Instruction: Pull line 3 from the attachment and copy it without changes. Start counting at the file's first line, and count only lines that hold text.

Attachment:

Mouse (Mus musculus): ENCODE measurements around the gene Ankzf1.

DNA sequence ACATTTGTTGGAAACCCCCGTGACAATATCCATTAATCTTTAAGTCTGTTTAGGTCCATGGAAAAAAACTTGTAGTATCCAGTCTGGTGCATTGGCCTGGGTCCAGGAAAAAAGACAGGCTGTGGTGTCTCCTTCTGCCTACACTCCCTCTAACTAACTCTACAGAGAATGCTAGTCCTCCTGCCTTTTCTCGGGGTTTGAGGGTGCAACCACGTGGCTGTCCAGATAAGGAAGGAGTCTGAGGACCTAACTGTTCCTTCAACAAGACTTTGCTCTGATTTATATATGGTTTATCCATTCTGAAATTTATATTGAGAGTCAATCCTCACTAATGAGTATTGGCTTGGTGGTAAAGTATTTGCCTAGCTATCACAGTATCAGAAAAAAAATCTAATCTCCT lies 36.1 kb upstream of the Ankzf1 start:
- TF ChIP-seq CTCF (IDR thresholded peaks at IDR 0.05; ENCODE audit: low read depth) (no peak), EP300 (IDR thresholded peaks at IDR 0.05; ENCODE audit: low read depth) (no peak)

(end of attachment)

- TF ChIP-seq CTCF (IDR thresholded peaks at IDR 0.05; ENCODE audit: low read depth) (no peak), EP300 (IDR thresholded peaks at IDR 0.05; ENCODE audit: low read depth) (no peak)